Contemporary Issues in Bioethics presents a breadth of issues and balanced coverage of the most important topics in bioethics, including human reproduction, euthanasia and assisted suicide, genetics, the right to health care, organ transplantation, human and animal research, and planning for threats to public health. With a diverse range of classic and contemporary essays written by scholars in bioethics and judges in landmark legal cases, this anthology will help you understand issues from a variety of perspectives.
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Tom Beauchamp is Professor of Philosophy and Senior Research Scholar at Georgetown University's Kennedy Institute of Ethics. He received graduate degrees from Yale University (Divinity) and Johns Hopkins University, where he received his Ph.D. in in philosophy 1970. He then joined the faculty of the Philosophy Department at Georgetown University, and in the mid-70s accepted a joint appointment at the Kennedy Institute of Ethics. In 1976, he joined the staff of the National Commission for the Protection of Human Subjects of Biomedical and Behavioral Research, where he wrote the bulk of The Belmont Report (1978). Dr. Beauchamp's research interests are in Hume and the history of modern philosophy and practical ethics, especially biomedical ethics and business ethics.
LeRoy Walters is the Joseph P. Kennedy, Sr. Professor of Christian Ethics at the Kennedy Institute of Ethics at Georgetown University. He received his BA from a small Pennsylvania liberal-arts college, Messiah College, and a B.D. degree at the Associated Mennonite Seminaries. He then studied for two years in Germany, one year at the University of Heidelberg and one year at the Free University of Berlin. Walters returned to the United States and received his PhD in Christian ethics from Yale University. In 1971, Walters joined the newly-established Kennedy Institute of Ethics as the first faculty member appointed to a multi-year term. He served as director of the Institute from 1996-2000. His interests are in the ethical issues in human genetics, and since 2003 Dr. Walters has devoted major attention to Holocaust Studies and to the "euthanasia" program initiated in 1939 under National Socialism.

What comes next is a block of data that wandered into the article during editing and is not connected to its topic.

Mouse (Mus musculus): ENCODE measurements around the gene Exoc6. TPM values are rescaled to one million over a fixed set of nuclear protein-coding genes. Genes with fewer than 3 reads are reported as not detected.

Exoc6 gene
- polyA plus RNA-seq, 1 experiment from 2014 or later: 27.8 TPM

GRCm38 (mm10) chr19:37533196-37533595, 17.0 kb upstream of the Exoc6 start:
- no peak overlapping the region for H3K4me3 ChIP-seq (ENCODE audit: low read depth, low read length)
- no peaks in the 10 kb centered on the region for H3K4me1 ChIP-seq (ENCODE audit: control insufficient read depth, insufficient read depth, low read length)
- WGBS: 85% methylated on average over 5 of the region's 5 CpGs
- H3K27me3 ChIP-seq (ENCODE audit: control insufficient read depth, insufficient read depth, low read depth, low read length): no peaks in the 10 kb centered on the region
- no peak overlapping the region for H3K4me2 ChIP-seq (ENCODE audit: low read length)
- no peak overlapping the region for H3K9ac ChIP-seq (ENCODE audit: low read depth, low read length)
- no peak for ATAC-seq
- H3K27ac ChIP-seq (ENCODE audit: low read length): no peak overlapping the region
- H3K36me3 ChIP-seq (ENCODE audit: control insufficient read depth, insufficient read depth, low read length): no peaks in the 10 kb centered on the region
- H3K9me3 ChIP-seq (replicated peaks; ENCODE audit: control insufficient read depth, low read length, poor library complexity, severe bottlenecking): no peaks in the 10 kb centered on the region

Jeffrey Kahn is Robert Henry Levi and Ryda Hecht Levi Professor of Bioethics and Public Policy at Johns Hopkins' Berman Institute of Bioethics, and Professor in the Department of Health Policy and Management at the university's Bloomberg School of Public Health. He received his undergraduate degree from UCLA, and graduate degrees from Johns Hopkins (MPH) and Georgetown University, where he received his Ph.D. in philosophy in 1989. He has held faculty positions in the medical schools at the Medical College of Wisconsin and the University of Minnesota, where he was professor and director in the Center for Bioethics from 1996-2011; he was visiting professor at the University of Zurich in 2009. Dr Kahn has served as staff or a member of a number of national commissions related to bioethics, including chairing the IOM Committee on the Necessity of Chimpanzees in Biomedical and Behavioral Research in 2011. Dr. Kahn's research interest includes ethics of leading-edge research, ethics and genetics, and ethics and public health.
Anna Mastroianni is Professor of Law at the University of Washington's School of Law and Institute for Public Health Genetics. She has additional faculty appointments in the UW Department of Health Services, School of Public Health and in the Department of Bioethics & Humanities and the Department of Pediatrics in the School of Medicine. Professor Mastroianni received her B.A., B.S., and J.D. from the University of Pennsylvania, and her M.P.H. from the University of Washington. She has worked in a number of legal and governmental policy positions in Washington D.C., including Associate Director of President Bill Clinton's Advisory Committee on Human Radiation Experiments and Study Director of the Institute of Medicine at the National Academy of Sciences. Previously, she worked in the private practice of law in Washington, D.C.. She has served on a number of government and non-government advisory bodies, including the National Institutes of Health Recombinant DNA Advisory Committee. She has been nationally recognized for her contributions to health policy, law, and bioethics as a Fellow of the American Association for the Advancement of Science. Professor Mastroianni's research interests are in the intersections of law, bioethics, public health and medicine, with a special emphasis on the legal and ethical challenges of research with human subjects and assisted reproductive technologies.
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